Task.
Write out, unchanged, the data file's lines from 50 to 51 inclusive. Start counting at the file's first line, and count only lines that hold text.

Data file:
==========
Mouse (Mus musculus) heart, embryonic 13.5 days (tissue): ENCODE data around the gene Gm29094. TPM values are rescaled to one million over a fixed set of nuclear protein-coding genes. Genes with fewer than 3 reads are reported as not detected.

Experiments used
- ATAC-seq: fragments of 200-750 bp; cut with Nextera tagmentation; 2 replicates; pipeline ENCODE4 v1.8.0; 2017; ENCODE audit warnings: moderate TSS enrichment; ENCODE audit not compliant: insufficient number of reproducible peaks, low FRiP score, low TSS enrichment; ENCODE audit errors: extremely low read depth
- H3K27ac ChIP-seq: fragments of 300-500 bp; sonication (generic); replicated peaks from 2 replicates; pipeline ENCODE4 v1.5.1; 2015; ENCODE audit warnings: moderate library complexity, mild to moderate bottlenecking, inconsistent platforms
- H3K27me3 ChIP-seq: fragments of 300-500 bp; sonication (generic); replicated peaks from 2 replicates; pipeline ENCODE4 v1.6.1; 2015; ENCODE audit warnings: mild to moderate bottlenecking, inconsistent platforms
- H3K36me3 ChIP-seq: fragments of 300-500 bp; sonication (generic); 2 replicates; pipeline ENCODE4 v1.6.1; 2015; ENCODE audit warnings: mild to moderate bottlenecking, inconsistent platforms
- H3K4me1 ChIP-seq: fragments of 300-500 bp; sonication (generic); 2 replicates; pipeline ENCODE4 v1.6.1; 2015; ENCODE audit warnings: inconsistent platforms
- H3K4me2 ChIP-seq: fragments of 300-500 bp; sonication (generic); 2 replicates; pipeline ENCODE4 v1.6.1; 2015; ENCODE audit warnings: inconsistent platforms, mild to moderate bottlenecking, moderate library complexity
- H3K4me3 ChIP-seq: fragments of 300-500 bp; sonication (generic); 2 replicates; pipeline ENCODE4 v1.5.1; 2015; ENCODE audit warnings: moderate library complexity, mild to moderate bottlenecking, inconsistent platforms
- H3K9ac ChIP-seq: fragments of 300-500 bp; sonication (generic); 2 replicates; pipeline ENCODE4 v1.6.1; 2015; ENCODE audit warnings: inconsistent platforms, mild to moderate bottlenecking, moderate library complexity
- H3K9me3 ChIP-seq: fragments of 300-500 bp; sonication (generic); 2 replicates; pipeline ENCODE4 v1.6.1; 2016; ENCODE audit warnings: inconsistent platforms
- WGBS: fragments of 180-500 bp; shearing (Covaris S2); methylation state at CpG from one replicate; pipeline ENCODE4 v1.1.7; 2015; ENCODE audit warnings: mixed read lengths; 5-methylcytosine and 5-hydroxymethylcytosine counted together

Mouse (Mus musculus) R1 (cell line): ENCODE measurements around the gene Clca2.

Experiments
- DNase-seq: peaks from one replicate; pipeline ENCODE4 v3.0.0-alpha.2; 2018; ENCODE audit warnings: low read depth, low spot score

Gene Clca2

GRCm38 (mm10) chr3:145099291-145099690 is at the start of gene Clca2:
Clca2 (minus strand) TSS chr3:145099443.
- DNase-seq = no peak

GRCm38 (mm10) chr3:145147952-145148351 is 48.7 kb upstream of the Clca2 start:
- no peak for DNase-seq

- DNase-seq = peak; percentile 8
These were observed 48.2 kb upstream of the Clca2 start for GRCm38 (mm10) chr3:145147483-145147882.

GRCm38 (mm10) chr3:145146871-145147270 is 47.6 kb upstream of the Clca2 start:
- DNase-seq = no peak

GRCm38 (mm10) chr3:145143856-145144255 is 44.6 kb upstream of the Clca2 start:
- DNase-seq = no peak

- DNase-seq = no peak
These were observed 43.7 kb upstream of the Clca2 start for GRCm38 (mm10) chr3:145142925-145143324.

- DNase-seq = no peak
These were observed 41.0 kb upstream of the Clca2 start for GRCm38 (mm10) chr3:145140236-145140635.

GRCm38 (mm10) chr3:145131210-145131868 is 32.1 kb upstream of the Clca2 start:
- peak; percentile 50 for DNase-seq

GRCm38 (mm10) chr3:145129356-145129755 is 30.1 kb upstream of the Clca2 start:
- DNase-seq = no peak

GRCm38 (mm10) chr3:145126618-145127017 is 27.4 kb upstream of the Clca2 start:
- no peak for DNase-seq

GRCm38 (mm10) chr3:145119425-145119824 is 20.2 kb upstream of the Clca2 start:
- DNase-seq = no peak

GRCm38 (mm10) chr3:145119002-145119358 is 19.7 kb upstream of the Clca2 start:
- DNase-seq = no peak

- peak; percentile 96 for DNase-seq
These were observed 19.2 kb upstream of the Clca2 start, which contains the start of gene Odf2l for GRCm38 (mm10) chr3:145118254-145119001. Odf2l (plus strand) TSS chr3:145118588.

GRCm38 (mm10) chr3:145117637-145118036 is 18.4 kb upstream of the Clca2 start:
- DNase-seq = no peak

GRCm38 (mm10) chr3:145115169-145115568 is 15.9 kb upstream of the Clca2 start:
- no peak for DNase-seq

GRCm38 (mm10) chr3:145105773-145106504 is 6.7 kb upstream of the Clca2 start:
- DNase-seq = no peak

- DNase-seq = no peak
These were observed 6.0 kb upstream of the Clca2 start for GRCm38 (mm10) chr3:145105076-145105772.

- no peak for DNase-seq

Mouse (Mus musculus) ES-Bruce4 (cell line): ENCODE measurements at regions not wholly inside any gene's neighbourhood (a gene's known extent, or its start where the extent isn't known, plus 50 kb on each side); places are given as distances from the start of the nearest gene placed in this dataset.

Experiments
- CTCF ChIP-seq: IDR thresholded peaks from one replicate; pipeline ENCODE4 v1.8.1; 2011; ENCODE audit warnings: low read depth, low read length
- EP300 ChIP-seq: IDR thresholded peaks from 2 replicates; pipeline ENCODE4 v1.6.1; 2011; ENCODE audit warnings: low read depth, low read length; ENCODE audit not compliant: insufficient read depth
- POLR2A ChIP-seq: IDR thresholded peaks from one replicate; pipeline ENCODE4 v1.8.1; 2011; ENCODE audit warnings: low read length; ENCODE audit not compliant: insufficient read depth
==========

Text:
- DNase-seq = no peak
These were observed 6.0 kb upstream of the Clca2 start for GRCm38 (mm10) chr3:145105076-145105772.